Uber, the company that's become synonymous with what are essentially on-demand cab rides, has announced two new ridesharing pilot programs in different parts of the continental United States. It's not the company's first foray into experimental ridesharing solutions, but it does show a continued dedication to them.
In addition to the already existing UberPool, which is exactly what it sounds like in that it's carpooling via Uber, the company is launching UberHop in Seattle and UberCommute in Chicago. Each of these are slightly different from the traditional Uber experience, UberPool, and each other.
UberHop begins Dec. 10 in Seattle and functions more or less like a kind of small bus. Commuters get paired with a driver as well as other commuters who are generally traveling in the same direction. Individual riders will then be assigned a nearby pickup location as well as a predetermined stop near their final destination. This also means there's a little more walking involved as it's not direct A to B service.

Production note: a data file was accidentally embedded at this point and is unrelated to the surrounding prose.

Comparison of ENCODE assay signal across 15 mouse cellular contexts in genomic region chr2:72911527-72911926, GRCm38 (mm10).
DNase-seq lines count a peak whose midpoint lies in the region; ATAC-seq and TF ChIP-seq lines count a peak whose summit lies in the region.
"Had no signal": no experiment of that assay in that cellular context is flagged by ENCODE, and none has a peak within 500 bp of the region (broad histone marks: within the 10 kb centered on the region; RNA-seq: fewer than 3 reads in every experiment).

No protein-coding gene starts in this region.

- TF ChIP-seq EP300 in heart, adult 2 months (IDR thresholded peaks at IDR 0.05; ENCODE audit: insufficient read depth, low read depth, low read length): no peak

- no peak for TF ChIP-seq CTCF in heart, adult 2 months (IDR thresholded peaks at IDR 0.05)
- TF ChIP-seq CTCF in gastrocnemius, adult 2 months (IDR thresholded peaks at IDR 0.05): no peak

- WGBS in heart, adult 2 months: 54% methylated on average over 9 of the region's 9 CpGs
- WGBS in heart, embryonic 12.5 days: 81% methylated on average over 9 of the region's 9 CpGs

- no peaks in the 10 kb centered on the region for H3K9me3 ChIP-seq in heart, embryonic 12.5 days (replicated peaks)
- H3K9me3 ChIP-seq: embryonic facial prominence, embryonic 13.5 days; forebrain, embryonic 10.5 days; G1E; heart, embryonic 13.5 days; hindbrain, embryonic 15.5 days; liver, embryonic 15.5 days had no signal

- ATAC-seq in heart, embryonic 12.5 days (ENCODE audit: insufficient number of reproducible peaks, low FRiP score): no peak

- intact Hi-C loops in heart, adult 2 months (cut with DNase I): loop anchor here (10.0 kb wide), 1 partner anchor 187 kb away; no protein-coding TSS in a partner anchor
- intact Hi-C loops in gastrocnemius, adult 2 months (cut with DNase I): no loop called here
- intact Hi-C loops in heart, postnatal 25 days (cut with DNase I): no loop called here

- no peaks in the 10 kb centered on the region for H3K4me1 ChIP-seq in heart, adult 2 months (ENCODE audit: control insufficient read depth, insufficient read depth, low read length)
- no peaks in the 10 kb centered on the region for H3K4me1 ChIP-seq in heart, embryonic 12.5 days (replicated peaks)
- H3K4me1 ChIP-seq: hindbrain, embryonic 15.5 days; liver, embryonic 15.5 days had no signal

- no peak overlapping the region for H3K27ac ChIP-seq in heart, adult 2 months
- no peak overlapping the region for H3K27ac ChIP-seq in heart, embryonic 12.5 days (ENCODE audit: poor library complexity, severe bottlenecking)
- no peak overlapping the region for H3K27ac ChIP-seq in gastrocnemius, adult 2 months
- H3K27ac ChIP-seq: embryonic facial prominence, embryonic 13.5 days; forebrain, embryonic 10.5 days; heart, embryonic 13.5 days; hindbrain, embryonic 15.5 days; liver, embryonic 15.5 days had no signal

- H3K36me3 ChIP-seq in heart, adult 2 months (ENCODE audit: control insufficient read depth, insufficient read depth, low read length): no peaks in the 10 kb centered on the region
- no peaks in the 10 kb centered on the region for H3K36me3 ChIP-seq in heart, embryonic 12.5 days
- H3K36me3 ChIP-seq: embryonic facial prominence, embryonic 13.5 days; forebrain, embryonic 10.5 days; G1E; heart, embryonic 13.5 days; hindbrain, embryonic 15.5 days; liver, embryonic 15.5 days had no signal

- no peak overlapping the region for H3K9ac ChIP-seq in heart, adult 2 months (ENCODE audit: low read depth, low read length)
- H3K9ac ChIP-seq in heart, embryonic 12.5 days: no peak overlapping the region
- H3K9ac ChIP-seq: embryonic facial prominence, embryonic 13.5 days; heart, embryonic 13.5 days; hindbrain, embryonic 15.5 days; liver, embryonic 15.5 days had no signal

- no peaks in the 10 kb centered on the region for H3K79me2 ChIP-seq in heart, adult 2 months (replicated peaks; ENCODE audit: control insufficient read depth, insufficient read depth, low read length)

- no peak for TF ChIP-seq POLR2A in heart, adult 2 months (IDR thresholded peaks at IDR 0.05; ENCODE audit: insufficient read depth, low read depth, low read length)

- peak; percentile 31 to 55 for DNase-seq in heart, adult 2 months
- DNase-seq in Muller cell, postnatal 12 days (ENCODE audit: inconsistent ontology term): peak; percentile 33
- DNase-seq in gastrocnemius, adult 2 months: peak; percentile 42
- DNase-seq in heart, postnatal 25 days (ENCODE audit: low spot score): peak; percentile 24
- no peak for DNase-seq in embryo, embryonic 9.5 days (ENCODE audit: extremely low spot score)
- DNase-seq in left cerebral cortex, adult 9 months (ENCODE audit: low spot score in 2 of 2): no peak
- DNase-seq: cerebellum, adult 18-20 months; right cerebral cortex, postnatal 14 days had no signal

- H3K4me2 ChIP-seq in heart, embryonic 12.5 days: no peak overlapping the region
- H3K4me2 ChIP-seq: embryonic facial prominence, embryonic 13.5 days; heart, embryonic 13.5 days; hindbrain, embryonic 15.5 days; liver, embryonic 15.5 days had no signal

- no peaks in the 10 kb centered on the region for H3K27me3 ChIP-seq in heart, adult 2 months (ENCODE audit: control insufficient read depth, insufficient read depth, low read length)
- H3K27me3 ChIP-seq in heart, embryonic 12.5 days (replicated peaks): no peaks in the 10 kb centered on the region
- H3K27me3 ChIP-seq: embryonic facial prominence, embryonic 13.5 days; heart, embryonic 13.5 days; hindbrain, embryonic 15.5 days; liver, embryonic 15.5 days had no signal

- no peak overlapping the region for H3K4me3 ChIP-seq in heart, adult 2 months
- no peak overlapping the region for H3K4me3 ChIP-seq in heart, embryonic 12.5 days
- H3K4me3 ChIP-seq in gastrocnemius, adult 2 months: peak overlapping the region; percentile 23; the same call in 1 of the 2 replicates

On the other hand, UberCommute is meant for both drivers and riders. Drivers can sign up for Uber in Chicago and turn on the app to participate in UberCommute on the days they're commuting to work. They'll then be paired with riders looking to go the same way. The way Uber's described it makes the pilot sound like it's just the one driver and one rider, but it's possible that's just an example.
According to Uber, the Chicago choice for piloting UberCommute boils down helping alleviate the congestion in the area. "I-90 recently earned the title of the 'nation's worst bottleneck,' costing area residents 16.9 million hours of wasted time and a staggering $418 million in lost productivity per year," reads the company's press release.
It's unclear just how long these pilot programs might last, and given their "pilot" nature they could end unexpectedly. For now, however, those from Seattle or Chicago who are interested in Uber have a few more options to play with.